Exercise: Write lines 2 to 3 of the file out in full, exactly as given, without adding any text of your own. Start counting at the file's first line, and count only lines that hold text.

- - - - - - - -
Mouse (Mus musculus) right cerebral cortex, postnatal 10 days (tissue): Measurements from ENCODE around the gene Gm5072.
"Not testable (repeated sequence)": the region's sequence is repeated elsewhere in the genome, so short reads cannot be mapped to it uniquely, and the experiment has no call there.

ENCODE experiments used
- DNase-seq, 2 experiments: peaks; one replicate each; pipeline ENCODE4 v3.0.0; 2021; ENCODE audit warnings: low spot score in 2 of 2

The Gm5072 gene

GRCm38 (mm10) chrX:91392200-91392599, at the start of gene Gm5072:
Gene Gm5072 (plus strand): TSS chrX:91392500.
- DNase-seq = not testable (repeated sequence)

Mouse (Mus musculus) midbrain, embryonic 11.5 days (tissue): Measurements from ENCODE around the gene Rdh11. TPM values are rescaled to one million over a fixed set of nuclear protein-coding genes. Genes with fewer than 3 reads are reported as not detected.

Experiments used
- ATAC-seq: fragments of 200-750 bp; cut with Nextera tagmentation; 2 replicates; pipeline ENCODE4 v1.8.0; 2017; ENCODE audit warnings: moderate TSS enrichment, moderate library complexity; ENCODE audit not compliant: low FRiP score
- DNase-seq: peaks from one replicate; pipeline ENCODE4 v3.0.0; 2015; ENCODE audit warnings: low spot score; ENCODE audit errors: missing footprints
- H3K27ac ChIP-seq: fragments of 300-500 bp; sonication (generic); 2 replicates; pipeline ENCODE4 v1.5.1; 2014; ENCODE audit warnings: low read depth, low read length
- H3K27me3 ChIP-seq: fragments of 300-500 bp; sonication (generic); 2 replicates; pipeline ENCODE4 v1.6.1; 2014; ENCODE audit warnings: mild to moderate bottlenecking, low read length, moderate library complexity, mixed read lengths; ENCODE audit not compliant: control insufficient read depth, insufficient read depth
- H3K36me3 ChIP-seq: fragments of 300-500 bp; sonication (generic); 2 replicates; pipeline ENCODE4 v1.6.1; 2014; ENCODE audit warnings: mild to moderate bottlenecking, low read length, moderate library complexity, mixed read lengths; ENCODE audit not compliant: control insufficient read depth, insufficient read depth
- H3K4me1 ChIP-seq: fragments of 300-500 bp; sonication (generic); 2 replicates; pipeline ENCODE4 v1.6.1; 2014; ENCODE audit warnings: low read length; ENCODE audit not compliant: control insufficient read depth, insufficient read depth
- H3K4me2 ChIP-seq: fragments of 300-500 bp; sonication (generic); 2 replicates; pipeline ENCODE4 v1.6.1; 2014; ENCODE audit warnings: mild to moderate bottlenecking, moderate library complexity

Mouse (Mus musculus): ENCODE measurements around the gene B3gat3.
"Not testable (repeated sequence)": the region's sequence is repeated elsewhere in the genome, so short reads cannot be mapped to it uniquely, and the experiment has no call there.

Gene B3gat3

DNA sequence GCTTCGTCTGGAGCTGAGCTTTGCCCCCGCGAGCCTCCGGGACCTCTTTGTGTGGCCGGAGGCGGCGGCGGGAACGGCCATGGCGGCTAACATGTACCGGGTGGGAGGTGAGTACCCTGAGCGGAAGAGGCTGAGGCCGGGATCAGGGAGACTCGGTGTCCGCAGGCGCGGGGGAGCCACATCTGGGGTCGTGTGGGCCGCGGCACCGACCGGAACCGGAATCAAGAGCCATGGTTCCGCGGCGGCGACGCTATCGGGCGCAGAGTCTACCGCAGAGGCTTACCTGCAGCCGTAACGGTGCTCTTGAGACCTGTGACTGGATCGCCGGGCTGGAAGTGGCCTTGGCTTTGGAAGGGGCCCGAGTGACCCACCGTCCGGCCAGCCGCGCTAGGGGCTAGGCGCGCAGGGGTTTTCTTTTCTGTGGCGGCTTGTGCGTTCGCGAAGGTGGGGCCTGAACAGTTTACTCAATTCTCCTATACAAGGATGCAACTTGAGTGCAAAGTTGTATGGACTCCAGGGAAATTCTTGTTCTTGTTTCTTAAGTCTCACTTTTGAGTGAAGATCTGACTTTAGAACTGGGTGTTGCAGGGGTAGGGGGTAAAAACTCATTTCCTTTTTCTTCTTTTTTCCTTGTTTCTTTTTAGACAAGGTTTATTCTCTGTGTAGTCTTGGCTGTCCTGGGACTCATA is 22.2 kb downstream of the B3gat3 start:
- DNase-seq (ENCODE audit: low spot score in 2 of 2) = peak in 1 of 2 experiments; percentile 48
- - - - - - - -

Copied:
"Not testable (repeated sequence)": the region's sequence is repeated elsewhere in the genome, so short reads cannot be mapped to it uniquely, and the experiment has no call there.

ENCODE experiments used